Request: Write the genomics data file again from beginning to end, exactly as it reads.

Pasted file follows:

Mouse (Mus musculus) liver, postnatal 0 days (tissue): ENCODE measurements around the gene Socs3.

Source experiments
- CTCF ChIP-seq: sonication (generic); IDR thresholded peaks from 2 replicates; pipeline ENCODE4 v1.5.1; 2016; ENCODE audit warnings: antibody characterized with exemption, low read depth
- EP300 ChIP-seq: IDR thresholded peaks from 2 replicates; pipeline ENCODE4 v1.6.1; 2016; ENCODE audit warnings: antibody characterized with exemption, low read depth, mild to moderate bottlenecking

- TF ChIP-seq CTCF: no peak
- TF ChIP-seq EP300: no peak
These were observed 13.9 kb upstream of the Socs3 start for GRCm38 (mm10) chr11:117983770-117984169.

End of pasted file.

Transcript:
Mouse (Mus musculus) liver, postnatal 0 days (tissue): ENCODE measurements around the gene Socs3.

Source experiments
- CTCF ChIP-seq: sonication (generic); IDR thresholded peaks from 2 replicates; pipeline ENCODE4 v1.5.1; 2016; ENCODE audit warnings: antibody characterized with exemption, low read depth
- EP300 ChIP-seq: IDR thresholded peaks from 2 replicates; pipeline ENCODE4 v1.6.1; 2016; ENCODE audit warnings: antibody characterized with exemption, low read depth, mild to moderate bottlenecking

- TF ChIP-seq CTCF: no peak
- TF ChIP-seq EP300: no peak
These were observed 13.9 kb upstream of the Socs3 start for GRCm38 (mm10) chr11:117983770-117984169.